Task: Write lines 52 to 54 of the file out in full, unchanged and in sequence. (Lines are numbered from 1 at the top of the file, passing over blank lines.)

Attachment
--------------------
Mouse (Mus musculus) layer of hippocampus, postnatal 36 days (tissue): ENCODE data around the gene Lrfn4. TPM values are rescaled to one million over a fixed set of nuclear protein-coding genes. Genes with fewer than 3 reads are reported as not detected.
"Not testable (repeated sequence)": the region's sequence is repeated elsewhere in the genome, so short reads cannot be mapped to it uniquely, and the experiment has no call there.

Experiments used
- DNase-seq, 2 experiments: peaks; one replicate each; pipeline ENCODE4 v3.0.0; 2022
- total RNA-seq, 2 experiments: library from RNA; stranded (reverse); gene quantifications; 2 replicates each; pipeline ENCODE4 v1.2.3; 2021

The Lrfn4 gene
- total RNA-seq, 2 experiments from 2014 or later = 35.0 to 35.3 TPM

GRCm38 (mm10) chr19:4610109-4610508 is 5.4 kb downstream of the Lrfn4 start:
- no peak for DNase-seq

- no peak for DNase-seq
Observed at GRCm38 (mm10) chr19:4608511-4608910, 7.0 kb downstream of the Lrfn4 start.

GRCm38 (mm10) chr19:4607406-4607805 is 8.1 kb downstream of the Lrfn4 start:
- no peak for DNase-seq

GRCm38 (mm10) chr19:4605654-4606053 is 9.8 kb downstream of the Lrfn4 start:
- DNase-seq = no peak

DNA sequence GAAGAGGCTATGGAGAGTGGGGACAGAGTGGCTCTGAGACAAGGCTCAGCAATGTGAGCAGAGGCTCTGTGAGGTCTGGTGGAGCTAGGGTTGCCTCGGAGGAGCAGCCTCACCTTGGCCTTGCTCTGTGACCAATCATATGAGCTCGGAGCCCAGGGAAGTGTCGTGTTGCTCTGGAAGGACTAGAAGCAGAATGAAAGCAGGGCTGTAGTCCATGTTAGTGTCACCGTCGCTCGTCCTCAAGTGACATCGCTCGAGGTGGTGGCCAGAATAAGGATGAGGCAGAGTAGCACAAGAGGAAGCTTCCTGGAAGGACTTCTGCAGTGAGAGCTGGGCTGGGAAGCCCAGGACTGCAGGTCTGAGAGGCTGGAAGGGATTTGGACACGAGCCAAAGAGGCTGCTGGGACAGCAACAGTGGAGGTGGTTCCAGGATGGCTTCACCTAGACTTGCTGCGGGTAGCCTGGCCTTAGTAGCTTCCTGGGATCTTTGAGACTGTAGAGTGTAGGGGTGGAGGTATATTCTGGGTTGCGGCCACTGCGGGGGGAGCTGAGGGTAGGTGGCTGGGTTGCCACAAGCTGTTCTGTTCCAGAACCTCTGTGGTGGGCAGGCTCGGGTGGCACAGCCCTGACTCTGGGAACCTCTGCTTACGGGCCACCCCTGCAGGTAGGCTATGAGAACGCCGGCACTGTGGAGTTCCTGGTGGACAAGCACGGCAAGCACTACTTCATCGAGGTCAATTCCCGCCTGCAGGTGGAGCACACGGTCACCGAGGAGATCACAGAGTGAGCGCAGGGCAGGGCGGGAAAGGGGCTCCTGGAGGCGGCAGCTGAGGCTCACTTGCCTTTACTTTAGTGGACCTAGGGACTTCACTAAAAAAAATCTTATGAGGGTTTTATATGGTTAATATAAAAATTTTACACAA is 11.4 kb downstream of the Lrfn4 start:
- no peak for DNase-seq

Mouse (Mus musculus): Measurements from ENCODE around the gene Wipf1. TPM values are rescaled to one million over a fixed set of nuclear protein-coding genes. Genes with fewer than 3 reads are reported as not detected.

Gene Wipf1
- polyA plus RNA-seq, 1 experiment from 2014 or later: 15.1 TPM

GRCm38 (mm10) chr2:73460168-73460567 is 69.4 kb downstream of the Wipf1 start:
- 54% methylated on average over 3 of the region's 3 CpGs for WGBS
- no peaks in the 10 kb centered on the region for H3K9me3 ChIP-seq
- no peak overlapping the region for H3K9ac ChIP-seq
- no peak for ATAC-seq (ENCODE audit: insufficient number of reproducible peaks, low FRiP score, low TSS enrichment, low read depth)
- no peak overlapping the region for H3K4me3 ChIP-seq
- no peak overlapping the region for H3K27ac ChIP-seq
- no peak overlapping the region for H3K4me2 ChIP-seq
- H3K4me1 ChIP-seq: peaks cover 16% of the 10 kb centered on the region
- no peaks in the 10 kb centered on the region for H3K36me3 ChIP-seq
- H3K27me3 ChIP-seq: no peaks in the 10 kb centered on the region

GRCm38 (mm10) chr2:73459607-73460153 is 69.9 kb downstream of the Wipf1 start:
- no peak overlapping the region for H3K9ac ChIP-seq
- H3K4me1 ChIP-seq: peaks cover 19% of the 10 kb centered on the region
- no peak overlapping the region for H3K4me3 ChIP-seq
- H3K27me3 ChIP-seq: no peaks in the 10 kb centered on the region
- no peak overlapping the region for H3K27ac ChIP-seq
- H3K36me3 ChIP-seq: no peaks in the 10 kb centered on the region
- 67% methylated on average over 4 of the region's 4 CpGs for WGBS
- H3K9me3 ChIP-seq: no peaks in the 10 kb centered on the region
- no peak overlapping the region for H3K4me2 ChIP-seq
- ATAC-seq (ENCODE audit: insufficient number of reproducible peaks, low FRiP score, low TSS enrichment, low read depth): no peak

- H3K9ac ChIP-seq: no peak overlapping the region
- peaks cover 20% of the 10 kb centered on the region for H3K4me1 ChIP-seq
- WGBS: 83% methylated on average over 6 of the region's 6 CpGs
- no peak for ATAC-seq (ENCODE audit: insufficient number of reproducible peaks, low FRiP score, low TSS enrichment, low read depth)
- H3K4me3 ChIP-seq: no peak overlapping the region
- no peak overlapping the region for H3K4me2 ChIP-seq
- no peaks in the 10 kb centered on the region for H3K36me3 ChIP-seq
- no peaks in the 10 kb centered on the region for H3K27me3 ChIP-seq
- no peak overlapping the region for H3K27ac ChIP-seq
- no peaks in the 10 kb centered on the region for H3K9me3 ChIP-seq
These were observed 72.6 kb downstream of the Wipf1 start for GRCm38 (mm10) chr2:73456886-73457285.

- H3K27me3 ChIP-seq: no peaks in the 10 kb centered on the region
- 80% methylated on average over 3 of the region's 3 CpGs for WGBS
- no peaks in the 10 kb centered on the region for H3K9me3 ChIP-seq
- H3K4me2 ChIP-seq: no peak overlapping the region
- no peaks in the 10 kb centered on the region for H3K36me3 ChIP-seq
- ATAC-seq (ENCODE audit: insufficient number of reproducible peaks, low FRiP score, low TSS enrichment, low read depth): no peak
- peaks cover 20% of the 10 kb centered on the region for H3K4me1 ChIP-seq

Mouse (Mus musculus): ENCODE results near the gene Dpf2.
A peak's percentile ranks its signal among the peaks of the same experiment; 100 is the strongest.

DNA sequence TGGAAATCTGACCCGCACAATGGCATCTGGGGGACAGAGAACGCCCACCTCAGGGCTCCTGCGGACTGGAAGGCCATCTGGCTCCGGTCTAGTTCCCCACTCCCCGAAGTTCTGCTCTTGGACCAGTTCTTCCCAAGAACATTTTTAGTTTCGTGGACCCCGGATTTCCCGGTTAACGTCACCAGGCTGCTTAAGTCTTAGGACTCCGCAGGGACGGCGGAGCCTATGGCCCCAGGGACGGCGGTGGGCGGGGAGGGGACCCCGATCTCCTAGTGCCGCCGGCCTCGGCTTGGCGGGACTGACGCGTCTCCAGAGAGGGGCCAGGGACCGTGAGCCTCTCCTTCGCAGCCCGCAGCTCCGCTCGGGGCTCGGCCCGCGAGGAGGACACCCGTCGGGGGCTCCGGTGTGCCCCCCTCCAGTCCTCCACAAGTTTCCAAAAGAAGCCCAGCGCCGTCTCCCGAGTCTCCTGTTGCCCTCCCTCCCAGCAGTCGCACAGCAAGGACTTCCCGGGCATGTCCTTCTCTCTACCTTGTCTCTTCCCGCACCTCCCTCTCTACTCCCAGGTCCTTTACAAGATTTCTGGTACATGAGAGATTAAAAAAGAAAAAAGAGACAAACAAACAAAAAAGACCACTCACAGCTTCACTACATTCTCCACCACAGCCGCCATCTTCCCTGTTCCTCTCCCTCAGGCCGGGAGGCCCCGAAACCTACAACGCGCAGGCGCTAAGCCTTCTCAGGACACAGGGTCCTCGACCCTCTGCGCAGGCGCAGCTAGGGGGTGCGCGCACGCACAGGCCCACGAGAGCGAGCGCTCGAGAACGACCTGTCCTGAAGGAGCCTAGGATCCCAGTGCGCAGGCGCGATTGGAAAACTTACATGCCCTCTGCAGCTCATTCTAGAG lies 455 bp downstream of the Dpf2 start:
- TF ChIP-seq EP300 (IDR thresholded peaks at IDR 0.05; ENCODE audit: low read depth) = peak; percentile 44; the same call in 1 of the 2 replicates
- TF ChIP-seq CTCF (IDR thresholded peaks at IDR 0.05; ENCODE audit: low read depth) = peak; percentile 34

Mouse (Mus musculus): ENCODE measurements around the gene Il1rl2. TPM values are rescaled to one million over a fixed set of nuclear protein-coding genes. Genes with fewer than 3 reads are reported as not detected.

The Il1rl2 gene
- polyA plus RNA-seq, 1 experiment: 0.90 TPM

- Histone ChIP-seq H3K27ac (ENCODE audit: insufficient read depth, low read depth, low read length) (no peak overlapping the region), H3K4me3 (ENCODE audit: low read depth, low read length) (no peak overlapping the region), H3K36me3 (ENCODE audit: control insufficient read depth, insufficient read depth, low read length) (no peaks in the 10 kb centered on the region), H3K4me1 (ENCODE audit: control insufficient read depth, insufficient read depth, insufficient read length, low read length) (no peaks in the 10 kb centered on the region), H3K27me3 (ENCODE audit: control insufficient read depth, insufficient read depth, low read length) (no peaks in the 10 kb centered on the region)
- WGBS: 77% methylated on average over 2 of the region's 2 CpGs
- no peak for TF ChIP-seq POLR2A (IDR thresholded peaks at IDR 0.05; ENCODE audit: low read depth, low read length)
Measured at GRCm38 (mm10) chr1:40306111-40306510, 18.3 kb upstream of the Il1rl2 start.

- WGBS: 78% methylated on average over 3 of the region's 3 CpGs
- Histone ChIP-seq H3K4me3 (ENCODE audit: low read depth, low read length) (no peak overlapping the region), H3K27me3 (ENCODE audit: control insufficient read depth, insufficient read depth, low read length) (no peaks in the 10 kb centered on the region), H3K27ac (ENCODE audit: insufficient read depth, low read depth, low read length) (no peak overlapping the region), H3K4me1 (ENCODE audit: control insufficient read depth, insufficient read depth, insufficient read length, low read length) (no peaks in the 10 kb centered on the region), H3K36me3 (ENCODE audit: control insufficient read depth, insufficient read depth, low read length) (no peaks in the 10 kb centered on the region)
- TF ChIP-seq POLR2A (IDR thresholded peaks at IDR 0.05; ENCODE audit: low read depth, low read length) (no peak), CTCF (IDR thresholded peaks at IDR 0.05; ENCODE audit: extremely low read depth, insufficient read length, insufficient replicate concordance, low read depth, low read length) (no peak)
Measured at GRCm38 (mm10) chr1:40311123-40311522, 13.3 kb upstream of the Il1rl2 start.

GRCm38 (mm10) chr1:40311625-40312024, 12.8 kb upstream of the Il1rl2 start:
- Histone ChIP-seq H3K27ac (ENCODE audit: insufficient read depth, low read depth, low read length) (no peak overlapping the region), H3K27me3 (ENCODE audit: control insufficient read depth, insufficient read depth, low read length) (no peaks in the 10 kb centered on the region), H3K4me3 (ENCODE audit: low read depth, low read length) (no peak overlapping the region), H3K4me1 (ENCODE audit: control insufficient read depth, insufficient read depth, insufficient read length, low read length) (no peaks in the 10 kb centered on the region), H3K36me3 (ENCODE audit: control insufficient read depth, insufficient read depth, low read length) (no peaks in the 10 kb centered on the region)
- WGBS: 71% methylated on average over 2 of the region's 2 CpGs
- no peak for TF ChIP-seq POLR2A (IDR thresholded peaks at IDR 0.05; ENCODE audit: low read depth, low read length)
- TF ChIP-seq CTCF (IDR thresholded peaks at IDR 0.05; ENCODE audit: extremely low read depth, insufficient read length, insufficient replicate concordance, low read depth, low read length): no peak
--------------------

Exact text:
- no peaks in the 10 kb centered on the region for H3K9me3 ChIP-seq
These were observed 72.6 kb downstream of the Wipf1 start for GRCm38 (mm10) chr2:73456886-73457285.

- H3K27me3 ChIP-seq: no peaks in the 10 kb centered on the region